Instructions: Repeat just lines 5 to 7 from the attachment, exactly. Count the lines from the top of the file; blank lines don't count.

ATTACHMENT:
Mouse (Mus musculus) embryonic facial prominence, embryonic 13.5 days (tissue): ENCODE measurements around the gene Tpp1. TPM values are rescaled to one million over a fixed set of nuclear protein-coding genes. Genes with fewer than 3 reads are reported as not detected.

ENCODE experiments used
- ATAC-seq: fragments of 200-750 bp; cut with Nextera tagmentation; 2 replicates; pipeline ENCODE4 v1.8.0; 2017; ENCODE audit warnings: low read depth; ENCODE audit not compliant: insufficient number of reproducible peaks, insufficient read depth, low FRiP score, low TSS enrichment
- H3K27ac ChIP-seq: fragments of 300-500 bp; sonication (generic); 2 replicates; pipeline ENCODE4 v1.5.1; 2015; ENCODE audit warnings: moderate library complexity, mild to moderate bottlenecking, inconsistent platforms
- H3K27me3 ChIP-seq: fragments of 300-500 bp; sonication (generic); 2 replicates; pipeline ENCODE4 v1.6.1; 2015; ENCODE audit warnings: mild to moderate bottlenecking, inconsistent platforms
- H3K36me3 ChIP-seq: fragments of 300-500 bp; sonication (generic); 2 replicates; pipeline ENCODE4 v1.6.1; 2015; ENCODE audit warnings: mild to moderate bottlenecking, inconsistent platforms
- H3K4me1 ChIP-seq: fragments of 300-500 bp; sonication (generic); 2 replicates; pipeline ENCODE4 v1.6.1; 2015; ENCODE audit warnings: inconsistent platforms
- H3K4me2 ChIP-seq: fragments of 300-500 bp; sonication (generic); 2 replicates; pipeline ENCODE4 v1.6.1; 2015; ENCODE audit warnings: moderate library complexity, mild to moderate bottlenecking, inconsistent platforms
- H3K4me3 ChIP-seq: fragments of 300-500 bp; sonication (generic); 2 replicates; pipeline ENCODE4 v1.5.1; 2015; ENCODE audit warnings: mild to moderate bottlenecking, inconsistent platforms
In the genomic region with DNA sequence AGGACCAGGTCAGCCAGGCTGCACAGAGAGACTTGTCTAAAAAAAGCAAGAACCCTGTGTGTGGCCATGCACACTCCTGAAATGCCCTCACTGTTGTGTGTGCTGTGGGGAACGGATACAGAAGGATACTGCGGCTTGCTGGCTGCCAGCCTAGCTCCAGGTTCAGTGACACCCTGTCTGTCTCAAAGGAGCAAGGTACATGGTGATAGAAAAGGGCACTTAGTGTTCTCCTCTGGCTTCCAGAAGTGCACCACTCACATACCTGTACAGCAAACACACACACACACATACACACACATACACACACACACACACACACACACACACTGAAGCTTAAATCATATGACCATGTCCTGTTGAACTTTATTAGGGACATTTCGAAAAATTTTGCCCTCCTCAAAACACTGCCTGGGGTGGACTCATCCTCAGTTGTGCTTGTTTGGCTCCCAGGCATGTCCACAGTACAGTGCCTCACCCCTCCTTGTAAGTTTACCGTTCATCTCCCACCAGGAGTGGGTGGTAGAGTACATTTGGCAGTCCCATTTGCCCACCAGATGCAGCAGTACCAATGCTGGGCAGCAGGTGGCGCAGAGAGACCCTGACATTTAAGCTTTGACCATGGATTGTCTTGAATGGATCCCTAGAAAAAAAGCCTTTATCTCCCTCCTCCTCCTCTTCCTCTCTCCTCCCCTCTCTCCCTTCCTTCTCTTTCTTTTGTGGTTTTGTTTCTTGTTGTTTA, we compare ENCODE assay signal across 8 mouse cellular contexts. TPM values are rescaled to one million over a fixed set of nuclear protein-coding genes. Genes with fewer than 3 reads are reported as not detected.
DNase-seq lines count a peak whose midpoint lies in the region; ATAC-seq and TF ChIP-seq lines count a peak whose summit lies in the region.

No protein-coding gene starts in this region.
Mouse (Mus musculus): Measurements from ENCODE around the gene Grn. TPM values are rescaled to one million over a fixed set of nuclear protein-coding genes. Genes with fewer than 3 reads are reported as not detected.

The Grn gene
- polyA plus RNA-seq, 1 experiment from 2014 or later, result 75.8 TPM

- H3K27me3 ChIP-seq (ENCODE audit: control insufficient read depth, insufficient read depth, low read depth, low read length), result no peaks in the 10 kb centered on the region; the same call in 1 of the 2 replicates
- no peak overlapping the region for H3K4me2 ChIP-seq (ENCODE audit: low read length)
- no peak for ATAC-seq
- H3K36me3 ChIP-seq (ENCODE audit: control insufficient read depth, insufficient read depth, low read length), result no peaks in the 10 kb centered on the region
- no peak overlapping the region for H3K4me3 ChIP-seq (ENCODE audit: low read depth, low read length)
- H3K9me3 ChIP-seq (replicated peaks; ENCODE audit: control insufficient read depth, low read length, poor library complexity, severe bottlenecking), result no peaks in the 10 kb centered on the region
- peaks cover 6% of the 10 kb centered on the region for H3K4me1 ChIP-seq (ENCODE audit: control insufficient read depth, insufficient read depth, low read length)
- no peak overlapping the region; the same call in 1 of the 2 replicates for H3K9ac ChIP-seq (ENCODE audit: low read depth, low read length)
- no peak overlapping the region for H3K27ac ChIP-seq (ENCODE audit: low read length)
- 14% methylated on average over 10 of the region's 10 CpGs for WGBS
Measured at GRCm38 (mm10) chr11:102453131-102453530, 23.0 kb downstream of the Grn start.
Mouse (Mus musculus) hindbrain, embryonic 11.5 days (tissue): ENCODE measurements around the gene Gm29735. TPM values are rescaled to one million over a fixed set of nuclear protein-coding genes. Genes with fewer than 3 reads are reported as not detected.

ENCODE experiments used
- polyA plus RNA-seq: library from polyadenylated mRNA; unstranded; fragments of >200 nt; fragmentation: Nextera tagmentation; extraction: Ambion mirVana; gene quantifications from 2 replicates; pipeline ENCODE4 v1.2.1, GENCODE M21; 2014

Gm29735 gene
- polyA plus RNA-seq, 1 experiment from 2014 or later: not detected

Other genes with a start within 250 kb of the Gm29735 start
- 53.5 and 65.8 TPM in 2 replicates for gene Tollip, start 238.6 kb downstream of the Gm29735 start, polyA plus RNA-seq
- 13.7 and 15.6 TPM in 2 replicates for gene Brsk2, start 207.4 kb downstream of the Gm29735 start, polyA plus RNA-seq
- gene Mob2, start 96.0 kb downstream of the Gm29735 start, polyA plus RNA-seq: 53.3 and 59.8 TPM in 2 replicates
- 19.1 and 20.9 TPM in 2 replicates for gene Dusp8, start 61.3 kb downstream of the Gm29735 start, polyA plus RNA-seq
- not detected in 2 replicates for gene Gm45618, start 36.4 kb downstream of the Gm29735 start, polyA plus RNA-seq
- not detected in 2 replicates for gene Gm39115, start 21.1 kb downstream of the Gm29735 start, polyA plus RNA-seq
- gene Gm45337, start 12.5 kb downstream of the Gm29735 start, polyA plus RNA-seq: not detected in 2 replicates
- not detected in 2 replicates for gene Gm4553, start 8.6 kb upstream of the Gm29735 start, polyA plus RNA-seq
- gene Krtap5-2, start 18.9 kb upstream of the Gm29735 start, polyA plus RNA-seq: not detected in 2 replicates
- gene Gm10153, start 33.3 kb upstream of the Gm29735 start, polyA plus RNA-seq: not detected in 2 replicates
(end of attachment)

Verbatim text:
- H3K27me3 ChIP-seq: fragments of 300-500 bp; sonication (generic); 2 replicates; pipeline ENCODE4 v1.6.1; 2015; ENCODE audit warnings: mild to moderate bottlenecking, inconsistent platforms
- H3K36me3 ChIP-seq: fragments of 300-500 bp; sonication (generic); 2 replicates; pipeline ENCODE4 v1.6.1; 2015; ENCODE audit warnings: mild to moderate bottlenecking, inconsistent platforms
- H3K4me1 ChIP-seq: fragments of 300-500 bp; sonication (generic); 2 replicates; pipeline ENCODE4 v1.6.1; 2015; ENCODE audit warnings: inconsistent platforms